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California Junetenth 2013 ~ Our Journey Towards Freedom
California Women's History Month ends today with a special Easter Sunday message throughout the land. A magical, midnight thunderstorm marked a needed Spring 2013 rain. California, named after Queen Califia of African ancestry, continues to provide unique benefits and challenges to the United States of America. The eighth largest economy in the world is blessed with a bountiful abundance of resources and services. Slavery in California, in context of a broader multi-ethnic, multi-cultural legacy will be told. A singular focus and subject of the contibutions by people of African ancestry is finally on the world stage as part of the 50th Anniversary of the African Union and 150th Anniversary of the Emancipation Proclamation.
Primary source documents suggest over several thousand enslaved human beings of African ancestry, from the mountains east of San Diego to the high plains north of Mt. Shastina, endured chattel slavery in State of California during the Gold Rush Era, an ongoing open secret.
Beginning May 22, 1863, US Colored Troops officially served armed services during the US Civil War. Service members from the State of California are deserving of official recognition. No mention and record of that amazing contribution mandates a false notion of 'giving of freedom' toward the fierce battle and bloody price to end “America's Peculiar Institution” Slavery in America.
It may be the case that past, present and future California Department of Education officials are unaware of the ongoing impacts of miseducation and stolen legacy of the amazing contributions of people of African Ancestry to the entire California Education System.
Today's 4th grade students may be intentionally mis-educated about the early California Gold Rush Pioneers of African ancestry or it might be a designed element of California History, 1840-1865.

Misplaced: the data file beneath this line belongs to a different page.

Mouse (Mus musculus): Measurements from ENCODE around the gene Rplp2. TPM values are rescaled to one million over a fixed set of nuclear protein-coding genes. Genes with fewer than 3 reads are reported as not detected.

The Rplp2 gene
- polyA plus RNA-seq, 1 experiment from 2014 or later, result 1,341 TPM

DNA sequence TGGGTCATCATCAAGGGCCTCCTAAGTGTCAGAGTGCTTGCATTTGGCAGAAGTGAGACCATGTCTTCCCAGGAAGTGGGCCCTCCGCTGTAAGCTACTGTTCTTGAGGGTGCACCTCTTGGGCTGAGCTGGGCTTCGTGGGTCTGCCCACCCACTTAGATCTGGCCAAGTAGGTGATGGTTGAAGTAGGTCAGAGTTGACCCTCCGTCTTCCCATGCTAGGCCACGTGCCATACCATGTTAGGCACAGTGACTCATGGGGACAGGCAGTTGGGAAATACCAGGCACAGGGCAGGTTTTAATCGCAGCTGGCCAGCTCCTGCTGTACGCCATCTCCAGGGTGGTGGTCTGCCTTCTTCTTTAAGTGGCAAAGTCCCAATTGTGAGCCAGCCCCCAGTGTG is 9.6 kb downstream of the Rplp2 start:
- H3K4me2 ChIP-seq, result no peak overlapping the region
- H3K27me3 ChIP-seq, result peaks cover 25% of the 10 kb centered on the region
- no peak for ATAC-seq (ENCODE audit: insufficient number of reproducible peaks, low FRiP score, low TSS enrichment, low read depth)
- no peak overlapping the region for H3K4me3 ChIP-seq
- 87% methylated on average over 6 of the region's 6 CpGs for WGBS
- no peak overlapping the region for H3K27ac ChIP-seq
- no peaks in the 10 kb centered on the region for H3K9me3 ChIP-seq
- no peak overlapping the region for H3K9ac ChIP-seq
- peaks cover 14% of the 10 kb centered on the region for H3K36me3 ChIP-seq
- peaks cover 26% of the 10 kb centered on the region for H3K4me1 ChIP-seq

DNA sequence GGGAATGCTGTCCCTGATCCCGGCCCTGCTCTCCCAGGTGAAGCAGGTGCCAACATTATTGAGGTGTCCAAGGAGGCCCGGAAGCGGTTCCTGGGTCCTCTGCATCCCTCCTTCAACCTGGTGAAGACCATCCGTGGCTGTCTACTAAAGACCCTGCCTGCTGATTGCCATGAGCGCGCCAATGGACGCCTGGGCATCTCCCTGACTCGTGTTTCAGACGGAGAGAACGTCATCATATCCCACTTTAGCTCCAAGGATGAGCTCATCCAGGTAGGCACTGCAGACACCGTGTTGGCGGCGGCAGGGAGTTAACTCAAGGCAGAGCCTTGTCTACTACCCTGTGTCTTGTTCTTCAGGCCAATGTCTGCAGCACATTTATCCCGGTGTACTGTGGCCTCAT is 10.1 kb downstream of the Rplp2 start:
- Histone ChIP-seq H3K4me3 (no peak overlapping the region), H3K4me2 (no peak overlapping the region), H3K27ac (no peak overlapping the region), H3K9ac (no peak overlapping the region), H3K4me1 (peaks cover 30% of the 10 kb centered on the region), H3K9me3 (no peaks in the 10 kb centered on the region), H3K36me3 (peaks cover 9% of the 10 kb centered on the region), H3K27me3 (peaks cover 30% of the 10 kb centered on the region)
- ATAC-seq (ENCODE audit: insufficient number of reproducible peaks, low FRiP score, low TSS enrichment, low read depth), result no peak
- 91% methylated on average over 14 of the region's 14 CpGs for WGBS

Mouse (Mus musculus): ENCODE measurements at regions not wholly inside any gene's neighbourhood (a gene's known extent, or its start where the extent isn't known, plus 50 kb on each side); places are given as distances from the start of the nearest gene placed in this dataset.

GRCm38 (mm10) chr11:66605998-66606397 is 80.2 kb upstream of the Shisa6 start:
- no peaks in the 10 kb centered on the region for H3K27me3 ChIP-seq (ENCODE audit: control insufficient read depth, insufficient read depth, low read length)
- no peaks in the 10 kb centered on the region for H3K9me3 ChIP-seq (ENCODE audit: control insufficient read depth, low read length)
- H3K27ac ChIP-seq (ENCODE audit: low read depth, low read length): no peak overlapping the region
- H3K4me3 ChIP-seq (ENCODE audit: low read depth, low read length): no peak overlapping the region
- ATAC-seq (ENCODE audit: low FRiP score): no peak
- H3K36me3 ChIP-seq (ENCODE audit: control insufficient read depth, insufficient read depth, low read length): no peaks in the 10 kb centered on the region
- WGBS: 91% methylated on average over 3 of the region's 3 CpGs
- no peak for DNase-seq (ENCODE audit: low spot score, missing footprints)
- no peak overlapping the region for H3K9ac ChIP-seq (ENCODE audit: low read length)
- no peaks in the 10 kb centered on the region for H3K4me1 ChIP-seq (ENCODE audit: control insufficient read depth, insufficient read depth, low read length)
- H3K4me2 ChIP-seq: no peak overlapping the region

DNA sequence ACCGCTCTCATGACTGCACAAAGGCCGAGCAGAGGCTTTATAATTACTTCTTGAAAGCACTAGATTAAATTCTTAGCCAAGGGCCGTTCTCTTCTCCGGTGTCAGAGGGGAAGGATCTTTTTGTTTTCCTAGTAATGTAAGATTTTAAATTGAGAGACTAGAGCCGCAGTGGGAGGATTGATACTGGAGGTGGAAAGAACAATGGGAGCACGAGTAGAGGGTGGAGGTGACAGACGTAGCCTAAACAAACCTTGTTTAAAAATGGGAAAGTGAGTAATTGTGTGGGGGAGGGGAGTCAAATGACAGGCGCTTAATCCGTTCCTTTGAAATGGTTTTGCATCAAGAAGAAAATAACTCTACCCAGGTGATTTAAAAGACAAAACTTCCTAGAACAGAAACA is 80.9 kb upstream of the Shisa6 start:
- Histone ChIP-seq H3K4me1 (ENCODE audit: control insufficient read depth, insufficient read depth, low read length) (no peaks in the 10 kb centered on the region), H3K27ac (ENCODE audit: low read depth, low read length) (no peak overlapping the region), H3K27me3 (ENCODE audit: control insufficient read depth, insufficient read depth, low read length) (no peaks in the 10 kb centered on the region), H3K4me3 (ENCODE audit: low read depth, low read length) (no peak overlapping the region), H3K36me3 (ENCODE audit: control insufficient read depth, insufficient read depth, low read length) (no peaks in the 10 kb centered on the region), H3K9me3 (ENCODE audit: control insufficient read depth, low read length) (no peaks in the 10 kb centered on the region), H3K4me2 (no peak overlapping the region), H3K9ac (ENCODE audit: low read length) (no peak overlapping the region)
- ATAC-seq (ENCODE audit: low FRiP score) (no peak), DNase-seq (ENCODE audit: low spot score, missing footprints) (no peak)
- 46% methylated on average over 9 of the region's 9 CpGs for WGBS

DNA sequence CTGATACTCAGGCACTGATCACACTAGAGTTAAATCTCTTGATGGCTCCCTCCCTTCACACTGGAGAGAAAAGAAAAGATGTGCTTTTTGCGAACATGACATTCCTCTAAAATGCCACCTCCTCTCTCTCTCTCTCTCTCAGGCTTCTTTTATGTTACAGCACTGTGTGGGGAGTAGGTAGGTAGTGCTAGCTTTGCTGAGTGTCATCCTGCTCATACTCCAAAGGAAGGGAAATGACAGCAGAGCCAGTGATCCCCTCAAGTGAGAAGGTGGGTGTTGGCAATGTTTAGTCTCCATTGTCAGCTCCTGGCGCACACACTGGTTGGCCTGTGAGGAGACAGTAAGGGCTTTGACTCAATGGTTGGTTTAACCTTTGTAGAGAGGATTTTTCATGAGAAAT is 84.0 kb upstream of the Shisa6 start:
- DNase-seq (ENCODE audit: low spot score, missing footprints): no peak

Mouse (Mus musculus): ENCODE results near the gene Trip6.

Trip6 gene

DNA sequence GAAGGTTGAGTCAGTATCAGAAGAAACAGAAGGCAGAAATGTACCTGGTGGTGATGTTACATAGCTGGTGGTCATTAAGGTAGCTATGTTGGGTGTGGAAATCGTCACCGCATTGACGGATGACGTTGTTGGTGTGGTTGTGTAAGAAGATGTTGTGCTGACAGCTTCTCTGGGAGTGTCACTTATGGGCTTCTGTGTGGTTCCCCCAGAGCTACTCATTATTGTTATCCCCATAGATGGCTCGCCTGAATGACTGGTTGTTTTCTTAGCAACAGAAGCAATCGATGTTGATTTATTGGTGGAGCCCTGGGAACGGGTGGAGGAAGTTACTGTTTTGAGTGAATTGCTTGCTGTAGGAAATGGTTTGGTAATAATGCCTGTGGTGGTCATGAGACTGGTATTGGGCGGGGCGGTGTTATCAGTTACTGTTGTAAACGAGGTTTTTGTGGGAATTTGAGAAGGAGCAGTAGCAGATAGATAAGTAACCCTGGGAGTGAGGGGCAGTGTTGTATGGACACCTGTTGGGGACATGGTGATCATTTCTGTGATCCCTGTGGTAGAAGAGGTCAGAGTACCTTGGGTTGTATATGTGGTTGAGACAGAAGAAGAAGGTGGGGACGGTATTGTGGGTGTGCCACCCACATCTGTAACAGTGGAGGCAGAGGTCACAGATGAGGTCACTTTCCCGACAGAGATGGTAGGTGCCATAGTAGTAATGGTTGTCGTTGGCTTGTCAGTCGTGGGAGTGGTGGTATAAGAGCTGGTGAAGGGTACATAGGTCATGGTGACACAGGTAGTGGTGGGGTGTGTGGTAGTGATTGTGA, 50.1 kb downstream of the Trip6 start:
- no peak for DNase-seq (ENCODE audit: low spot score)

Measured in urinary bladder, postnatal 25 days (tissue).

Together, we must consider a pubic / private renewed examination and provide clear recommendations as we move toward the 150th Anniversary of Juneteeth on the horizion June 19, 2015.
Nigger Heaven Summit, Yolo County, Nigger Bar, Sacramento County and Nigger Hill, El Dorado County are three historic communities that beg for an official cultural resource study to give an authentic accounting of the contribution to the forward flow of humanity by people of African ancestry.
Clearly, the early California pioneers of African ancestry did not label official U.S. Maps by the foul word. This 50th Anniversary of the African Union, a collaborative and constructive scientific methodology of examination can become a platform for present growth and opportunity.
Where did these people of African ancestry come from, how did entire towns become established and what happened to the contributions of a people yearning for a greater measure of freedom?
The town Negro Hill, CA and Mormon Island, CA give a snap shot of an inclusive collaborative community before the destructive alien values and beliefs entered into the community.
The founder of the Mormon religion, Joseph Smith, died after running for U.S. President in 1834, part of his platform was to end U.S. Slavery and it is reported that Elijah Abel, a man of African ancestry, provided a measure of final comfort for the Prophet of the Mormon Church. A past Mormon Church President Gordon B. Hinckley sought to purge any remaining racism from the church.